Published October 28, 2014
Poverty among children has increased more in Iceland than anywhere else in recent years, according to a new report from UNICEF, “Children of the Recession: the impact of the economic crisis on child well-being in rich countries”. Child poverty in Iceland almost tripled from 2008 to 2012.
The poverty rate among children in migrant households increased twice as much as among non-migrant households. A disproportionate burden also fell on children in households of lone parents, and workless households. The report says that in many cases, “average comparisons hide the scale of the situation.”
Child poverty tripled, poverty and deprivation quadrupled
41 countries were analysed, thereof 31 in Europe. The impact of the recession was felt in more than half of the countries. In 23 of the countries, the income poverty of children incresed from 2008 to 2012, but nowhere as extremely as in Iceland. According to the report, child poverty in Iceland rose from 11.2%to 31.6% of the country’s children.
At 0.6 percent, Iceland measures relatively low in “severe child material deprivation”, compared with many other countries. Nonetheless, the number did rise and severe deprivation increased in the period. The combined figure of children who are “income poor and severely deprived” quadrupled during those four years, from 0.6%, to 2.6% of all children.
The number of households with children unable to afford a meal with meat, chicken, fish or a vegetale equivalent every second day more than doubled, reaching 6 percent in 2012.
Fiscal adjustments and budget cuts
Oher countries where child poverty increased in the period, though not as extremely, were Greece, Italy, Spain, Croatia, the Baltic states, Ireland and Luxembourg. Of those, the three Baltic countries, as well as Iceland, were supported by IMF/EU/European Central Bank programmes, demanding fiscal adjustments. Luxembourg, Estonia, Lithuania and Iceland were also among the five countries who made the biggest cuts in public expenditure in the period.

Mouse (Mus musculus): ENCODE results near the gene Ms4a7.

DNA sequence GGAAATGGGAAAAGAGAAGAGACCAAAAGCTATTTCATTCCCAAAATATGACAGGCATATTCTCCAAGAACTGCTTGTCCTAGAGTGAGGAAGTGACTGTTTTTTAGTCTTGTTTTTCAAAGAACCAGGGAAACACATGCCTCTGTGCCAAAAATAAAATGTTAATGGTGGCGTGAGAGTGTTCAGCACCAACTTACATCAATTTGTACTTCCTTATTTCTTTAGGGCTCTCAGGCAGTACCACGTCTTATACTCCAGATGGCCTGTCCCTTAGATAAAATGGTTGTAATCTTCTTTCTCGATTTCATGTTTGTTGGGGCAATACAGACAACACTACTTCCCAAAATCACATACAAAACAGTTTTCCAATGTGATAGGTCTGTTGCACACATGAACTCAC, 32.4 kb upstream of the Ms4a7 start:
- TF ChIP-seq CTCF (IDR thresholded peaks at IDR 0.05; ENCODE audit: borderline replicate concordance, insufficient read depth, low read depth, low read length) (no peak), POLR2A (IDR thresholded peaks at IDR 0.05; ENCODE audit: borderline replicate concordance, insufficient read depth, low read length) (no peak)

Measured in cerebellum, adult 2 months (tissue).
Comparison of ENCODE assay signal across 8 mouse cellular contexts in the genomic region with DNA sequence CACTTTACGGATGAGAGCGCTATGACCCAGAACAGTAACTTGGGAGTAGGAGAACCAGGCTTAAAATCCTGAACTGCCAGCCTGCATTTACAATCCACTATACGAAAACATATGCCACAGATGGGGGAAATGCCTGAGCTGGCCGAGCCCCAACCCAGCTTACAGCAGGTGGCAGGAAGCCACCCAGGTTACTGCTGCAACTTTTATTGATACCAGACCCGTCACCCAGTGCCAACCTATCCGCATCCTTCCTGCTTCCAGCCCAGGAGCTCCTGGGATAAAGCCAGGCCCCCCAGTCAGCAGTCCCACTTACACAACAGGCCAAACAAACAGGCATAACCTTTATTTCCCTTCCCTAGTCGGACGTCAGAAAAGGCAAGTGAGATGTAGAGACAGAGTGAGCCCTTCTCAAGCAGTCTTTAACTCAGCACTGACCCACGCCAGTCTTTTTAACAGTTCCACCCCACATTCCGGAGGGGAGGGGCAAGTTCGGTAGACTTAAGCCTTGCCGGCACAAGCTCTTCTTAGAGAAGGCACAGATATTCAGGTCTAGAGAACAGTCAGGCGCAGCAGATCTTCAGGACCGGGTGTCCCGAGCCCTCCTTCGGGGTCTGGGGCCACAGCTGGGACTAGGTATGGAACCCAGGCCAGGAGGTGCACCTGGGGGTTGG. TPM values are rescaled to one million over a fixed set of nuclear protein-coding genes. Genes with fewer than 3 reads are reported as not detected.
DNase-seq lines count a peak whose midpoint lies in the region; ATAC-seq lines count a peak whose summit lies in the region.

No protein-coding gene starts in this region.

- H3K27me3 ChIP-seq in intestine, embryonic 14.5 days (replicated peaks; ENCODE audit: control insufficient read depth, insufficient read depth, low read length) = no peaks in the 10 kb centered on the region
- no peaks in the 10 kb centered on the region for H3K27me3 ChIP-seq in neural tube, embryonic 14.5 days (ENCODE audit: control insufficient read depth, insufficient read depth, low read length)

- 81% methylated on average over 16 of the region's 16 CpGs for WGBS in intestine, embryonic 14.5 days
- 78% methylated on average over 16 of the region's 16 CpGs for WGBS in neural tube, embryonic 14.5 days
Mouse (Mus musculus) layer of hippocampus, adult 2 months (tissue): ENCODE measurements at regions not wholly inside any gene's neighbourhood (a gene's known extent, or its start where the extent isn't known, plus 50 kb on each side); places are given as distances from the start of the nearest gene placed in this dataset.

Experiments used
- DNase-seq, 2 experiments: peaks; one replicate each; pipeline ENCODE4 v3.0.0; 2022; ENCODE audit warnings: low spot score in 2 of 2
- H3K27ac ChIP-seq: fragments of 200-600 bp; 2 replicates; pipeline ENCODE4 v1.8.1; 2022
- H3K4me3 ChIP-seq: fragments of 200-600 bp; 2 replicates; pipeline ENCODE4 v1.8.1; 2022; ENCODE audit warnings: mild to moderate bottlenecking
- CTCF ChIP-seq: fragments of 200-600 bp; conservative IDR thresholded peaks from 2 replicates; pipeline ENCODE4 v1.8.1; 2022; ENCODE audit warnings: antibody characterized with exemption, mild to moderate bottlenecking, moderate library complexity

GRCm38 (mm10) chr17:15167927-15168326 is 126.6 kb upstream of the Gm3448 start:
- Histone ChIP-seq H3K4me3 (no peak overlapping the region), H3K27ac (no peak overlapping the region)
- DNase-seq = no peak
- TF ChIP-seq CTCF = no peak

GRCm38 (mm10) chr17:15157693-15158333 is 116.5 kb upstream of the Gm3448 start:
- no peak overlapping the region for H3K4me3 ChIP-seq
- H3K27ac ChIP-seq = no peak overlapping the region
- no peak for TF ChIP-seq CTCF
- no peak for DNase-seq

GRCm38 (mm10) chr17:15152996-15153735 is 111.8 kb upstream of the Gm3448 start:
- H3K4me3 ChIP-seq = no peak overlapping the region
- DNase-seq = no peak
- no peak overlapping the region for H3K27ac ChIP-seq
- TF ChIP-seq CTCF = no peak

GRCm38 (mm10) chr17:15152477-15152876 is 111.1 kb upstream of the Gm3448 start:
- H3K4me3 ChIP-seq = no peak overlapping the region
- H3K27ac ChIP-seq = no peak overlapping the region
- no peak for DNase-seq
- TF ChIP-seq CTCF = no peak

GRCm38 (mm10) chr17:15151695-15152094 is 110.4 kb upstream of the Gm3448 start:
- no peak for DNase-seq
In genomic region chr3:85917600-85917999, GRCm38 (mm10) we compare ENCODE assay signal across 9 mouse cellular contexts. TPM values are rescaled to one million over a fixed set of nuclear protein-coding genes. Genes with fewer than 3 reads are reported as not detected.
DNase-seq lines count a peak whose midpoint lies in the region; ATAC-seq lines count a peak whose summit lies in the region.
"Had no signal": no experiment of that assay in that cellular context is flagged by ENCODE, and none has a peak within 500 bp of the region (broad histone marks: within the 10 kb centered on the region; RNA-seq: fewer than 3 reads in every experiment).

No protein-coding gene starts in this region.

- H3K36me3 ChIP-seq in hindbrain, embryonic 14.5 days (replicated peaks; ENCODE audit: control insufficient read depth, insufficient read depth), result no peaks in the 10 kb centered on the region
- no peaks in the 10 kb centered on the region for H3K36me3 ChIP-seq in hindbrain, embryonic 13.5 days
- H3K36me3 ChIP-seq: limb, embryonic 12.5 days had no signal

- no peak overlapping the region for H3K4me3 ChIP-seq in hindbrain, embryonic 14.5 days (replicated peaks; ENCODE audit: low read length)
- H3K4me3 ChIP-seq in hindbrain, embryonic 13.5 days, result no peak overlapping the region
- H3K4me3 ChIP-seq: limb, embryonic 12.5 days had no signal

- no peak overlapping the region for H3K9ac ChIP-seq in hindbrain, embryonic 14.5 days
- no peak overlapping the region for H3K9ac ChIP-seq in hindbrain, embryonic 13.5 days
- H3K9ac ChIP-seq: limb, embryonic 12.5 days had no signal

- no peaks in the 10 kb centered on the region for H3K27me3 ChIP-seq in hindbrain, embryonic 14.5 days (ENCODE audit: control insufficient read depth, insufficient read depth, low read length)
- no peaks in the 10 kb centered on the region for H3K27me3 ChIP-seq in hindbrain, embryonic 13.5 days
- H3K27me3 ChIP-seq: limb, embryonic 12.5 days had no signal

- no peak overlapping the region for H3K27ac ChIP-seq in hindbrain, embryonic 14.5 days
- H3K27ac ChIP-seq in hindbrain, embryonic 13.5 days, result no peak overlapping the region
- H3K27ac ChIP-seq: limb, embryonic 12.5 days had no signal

In contrast, countries such as Chile, Finland, Norway, Poland and Slovakia, are said to have “found some way to cope with the worst consequences of the recession and saw their child poverty numbers reduced.”
The period assessed saw median income in Iceland decrease by around 25%. The report also measures the decrease in household income in terms of lost years of potential progress. According to the report, families in Iceland lost the equivalent of nine years of income progress, comparable to Ireland, Spain, Luxembourg, Italy, Hungary and Portugal. Families in Greece lost fourteen years on the same scale, which did, however, not lead to the same increase in child poverty as in Iceland. This whole development, the authors of the report mark as “the great leap backward”.
Progressive taxation improved situation 2012-2013
The report aims to “assess the absolute change in child poverty over time” rather than changes in relative poverty and wealth distribution. In 28 of the 31 European countries included in the report, the poverty rate increased more rapidly, or decreased more slowly, among youth than the elderly. Unlike Croatia and Greece, where access to work, education and training declined among youth, in Iceland, these circumstances seemed to improve somewhat in the period.
The report says that by replacing a flat tax with a progressive tax structure, to improve social protection, such as by increasing child benefits, between 2012 and 2013, Iceland saw some reduction in inequality and child poverty.